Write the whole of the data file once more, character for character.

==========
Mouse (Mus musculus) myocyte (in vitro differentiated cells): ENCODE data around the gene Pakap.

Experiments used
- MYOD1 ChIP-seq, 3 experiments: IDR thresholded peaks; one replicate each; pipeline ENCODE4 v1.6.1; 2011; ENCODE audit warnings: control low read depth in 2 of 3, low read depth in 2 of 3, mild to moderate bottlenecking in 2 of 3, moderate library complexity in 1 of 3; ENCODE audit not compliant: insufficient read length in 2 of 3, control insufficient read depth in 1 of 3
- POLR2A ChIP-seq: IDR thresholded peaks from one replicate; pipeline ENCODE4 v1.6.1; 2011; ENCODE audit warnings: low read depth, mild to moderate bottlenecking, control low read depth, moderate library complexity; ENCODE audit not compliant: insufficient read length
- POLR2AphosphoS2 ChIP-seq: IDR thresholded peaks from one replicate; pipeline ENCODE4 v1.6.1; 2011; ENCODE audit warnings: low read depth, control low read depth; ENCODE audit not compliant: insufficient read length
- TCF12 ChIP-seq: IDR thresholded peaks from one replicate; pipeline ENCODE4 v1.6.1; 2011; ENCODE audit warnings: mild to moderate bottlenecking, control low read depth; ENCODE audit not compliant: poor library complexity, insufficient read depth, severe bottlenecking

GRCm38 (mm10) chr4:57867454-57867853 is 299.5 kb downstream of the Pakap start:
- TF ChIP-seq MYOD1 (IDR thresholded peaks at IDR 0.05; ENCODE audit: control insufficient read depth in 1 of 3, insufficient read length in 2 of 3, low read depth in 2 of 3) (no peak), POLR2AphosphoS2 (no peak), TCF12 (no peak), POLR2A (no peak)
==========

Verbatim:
Mouse (Mus musculus) myocyte (in vitro differentiated cells): ENCODE data around the gene Pakap.

Experiments used
- MYOD1 ChIP-seq, 3 experiments: IDR thresholded peaks; one replicate each; pipeline ENCODE4 v1.6.1; 2011; ENCODE audit warnings: control low read depth in 2 of 3, low read depth in 2 of 3, mild to moderate bottlenecking in 2 of 3, moderate library complexity in 1 of 3; ENCODE audit not compliant: insufficient read length in 2 of 3, control insufficient read depth in 1 of 3
- POLR2A ChIP-seq: IDR thresholded peaks from one replicate; pipeline ENCODE4 v1.6.1; 2011; ENCODE audit warnings: low read depth, mild to moderate bottlenecking, control low read depth, moderate library complexity; ENCODE audit not compliant: insufficient read length
- POLR2AphosphoS2 ChIP-seq: IDR thresholded peaks from one replicate; pipeline ENCODE4 v1.6.1; 2011; ENCODE audit warnings: low read depth, control low read depth; ENCODE audit not compliant: insufficient read length
- TCF12 ChIP-seq: IDR thresholded peaks from one replicate; pipeline ENCODE4 v1.6.1; 2011; ENCODE audit warnings: mild to moderate bottlenecking, control low read depth; ENCODE audit not compliant: poor library complexity, insufficient read depth, severe bottlenecking

GRCm38 (mm10) chr4:57867454-57867853 is 299.5 kb downstream of the Pakap start:
- TF ChIP-seq MYOD1 (IDR thresholded peaks at IDR 0.05; ENCODE audit: control insufficient read depth in 1 of 3, insufficient read length in 2 of 3, low read depth in 2 of 3) (no peak), POLR2AphosphoS2 (no peak), TCF12 (no peak), POLR2A (no peak)